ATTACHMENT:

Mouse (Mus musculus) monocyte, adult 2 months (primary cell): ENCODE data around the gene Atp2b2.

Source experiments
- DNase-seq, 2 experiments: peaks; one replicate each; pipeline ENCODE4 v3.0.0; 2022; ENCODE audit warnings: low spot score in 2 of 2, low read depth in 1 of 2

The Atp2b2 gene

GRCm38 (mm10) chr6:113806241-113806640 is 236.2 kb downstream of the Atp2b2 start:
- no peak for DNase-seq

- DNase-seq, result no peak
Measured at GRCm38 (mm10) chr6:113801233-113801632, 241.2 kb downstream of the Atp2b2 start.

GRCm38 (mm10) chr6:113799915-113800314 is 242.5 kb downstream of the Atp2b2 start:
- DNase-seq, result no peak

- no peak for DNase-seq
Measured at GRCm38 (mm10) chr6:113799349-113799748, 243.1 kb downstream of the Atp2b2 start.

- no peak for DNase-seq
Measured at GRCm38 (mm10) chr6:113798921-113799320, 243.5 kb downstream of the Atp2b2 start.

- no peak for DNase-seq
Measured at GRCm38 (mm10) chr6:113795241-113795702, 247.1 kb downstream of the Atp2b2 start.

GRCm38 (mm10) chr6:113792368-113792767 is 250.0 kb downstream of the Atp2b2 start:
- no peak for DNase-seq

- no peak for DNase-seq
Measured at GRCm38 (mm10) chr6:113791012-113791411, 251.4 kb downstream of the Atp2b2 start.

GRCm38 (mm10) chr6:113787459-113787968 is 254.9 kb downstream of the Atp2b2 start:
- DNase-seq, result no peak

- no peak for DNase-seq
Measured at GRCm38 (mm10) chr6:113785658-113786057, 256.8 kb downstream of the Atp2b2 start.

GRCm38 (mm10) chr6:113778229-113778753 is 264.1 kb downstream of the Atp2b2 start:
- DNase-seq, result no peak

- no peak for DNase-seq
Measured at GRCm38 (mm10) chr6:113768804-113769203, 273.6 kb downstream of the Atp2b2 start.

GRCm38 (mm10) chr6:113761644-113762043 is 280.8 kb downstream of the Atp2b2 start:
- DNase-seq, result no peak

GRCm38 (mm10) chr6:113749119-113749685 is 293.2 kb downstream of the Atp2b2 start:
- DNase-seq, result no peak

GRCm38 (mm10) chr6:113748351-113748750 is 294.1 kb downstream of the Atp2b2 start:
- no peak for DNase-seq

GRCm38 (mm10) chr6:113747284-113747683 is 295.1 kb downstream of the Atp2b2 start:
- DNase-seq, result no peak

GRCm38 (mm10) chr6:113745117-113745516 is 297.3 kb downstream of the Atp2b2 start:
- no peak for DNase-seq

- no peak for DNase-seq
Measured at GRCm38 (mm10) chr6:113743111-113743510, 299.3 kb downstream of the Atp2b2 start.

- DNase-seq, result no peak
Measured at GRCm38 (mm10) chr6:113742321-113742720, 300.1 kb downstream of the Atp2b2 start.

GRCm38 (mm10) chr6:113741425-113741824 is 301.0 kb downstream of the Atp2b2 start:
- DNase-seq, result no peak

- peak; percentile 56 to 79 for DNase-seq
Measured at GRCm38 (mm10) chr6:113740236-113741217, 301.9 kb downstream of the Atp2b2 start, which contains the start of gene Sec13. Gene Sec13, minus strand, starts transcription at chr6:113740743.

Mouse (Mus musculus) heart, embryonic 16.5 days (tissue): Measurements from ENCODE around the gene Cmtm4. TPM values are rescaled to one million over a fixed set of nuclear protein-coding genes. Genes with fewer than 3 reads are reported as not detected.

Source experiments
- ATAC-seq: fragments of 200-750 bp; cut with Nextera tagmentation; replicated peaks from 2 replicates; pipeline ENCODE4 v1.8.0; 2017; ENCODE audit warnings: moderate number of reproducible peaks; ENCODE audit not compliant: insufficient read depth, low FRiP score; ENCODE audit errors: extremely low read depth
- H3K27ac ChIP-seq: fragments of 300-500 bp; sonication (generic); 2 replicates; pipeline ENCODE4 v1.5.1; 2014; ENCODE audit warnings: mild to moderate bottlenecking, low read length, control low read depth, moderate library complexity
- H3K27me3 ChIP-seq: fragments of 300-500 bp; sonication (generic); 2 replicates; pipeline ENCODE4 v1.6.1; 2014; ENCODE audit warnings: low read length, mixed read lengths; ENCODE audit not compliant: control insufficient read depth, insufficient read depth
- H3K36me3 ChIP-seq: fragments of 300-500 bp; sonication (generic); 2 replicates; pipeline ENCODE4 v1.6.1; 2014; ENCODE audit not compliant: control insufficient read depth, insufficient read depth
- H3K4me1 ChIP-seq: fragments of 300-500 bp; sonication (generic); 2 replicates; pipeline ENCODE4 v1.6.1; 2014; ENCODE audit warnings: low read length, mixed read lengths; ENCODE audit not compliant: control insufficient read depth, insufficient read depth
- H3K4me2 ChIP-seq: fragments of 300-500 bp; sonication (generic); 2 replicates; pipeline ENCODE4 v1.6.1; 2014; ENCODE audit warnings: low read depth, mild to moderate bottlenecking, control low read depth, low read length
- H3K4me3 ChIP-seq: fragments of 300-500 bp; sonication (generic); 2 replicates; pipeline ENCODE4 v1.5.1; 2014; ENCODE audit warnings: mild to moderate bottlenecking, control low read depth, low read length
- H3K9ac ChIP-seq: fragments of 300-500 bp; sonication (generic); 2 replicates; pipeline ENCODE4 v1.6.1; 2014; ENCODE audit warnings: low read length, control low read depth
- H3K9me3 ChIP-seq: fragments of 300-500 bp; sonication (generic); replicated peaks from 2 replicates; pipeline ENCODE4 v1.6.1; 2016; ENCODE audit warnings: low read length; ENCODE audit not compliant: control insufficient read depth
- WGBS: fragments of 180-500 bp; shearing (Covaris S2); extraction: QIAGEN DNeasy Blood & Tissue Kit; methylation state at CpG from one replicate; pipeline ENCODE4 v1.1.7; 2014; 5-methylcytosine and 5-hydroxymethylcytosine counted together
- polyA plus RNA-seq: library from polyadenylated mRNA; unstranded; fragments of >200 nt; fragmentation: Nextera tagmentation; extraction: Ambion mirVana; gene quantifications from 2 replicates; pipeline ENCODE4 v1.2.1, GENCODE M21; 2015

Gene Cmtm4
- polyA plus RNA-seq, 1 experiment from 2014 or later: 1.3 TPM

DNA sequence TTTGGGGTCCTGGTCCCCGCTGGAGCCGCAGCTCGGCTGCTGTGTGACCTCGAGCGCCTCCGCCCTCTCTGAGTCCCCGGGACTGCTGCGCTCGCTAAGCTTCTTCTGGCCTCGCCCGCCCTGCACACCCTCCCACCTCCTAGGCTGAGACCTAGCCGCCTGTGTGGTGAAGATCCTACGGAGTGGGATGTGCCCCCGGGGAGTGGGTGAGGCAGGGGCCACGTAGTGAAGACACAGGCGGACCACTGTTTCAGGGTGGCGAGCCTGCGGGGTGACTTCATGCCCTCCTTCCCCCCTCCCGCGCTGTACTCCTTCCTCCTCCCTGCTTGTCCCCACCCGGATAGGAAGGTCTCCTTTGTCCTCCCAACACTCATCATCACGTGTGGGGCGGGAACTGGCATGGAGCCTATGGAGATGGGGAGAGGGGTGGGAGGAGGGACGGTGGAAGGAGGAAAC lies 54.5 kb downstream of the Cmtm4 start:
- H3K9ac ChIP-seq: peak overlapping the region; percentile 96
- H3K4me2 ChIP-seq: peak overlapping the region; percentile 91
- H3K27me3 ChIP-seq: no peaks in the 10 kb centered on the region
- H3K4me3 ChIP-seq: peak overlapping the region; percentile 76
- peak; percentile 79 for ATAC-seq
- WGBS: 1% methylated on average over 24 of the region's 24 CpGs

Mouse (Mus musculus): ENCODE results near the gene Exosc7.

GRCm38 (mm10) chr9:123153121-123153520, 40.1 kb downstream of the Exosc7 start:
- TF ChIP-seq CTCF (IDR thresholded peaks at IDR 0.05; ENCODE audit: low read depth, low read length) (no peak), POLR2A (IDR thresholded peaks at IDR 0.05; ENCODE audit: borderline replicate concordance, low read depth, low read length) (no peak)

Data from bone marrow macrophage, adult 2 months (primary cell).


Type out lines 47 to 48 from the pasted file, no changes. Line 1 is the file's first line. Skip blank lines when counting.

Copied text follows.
Mouse (Mus musculus) heart, embryonic 16.5 days (tissue): Measurements from ENCODE around the gene Cmtm4. TPM values are rescaled to one million over a fixed set of nuclear protein-coding genes. Genes with fewer than 3 reads are reported as not detected.

Source experiments